Hong Kong is best known on the mainland as a “shopping paradise”, but I like it more for the rickety wooden bridge made of planks and poles tied together by rope at Ham Tin Wan Beach.

Along the shores of Sai Kung Country Park, bays and covers hide in jagged corners, pristine beaches remain sparsely occupied, and fishers live on boats in the water. Located 20 miles to the northeast of Mong Kok, the brightly lit shopping district that was ranked by Guinness as the most crowded place in the world, Sai Kung Country Park is on the easternmost tip of the New Territories. The beaches of Tai Long Wan Bay are among the most beautiful and least crowded in Hong Kong. …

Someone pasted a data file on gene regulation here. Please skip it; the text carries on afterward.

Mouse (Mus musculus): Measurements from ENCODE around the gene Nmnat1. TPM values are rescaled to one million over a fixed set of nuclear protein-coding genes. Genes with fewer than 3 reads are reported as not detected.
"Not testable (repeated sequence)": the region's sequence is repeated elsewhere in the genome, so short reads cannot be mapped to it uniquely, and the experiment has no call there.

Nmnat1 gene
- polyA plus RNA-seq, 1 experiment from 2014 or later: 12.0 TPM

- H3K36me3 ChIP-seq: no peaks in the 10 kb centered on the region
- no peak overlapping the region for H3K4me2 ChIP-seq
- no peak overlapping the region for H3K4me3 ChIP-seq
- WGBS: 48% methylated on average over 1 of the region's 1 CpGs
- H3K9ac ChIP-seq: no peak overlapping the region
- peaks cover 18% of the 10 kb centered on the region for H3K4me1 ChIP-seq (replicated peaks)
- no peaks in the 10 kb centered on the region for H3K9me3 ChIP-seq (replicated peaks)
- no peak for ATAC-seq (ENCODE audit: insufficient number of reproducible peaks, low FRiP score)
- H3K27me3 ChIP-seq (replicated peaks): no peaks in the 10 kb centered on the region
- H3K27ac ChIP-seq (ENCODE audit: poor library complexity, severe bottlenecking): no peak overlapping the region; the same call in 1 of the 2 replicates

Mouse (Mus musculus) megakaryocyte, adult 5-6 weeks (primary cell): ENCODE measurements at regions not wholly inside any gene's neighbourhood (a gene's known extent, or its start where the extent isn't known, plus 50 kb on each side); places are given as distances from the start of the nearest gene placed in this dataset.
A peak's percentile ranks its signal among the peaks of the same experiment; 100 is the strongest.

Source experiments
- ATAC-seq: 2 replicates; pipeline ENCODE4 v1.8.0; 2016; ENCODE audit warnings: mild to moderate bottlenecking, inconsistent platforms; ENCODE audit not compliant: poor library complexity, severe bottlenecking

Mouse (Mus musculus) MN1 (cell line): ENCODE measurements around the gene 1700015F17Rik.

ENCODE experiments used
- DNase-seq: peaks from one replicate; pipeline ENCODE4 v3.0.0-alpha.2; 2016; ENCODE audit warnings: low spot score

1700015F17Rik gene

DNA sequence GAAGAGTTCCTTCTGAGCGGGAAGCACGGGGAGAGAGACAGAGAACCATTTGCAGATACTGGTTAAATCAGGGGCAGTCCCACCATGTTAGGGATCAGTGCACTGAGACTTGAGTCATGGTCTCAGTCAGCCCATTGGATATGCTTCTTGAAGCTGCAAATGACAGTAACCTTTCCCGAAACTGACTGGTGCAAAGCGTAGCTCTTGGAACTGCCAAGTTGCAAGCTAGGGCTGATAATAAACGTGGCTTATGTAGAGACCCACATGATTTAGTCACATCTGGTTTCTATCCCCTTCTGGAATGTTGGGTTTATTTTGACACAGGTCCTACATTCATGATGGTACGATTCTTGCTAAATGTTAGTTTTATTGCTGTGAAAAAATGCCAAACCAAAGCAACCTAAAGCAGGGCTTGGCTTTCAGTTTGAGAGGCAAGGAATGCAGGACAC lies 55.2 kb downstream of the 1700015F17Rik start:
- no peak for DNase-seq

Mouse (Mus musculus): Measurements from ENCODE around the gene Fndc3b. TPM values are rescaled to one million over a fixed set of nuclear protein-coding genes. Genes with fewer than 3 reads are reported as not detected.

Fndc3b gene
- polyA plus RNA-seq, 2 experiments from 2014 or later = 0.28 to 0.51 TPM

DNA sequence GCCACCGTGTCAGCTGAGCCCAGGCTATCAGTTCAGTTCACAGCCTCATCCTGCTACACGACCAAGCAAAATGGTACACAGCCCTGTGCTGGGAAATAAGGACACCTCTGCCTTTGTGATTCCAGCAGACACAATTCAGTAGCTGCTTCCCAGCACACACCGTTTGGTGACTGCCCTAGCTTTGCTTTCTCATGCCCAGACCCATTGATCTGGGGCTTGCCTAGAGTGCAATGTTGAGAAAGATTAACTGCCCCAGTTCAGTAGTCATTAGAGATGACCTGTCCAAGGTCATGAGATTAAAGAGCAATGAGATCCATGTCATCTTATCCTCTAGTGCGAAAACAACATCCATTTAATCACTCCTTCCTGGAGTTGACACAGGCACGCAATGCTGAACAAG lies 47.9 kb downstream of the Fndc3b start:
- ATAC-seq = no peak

Read the full article here: Hong Kong’s Hidden Beaches
hk beaches copy
Other recent articles I have written:
Ukraine Proves The End Of History Is Still A Long Way Away – Daily Caller
US needs to be vigilant, not panic about terrorism –

What is Hong Kong’s Nomination Committee, and What Does it Have to Do With Occupy Central?

With Occupy Central in full force blocking some streets in Hong Kong, some people may be asking, what are the protests all about?

At the end of August, China’s central government endorsed a proposal that would limit candidates for Hong Kong chief executive, essentially restricting potential candidacies to those who support Beijing. The proposal calls for two or three candidates, each of whom needs to win at least half of the nominations from the Nomination Committee, on the ballot for public voting.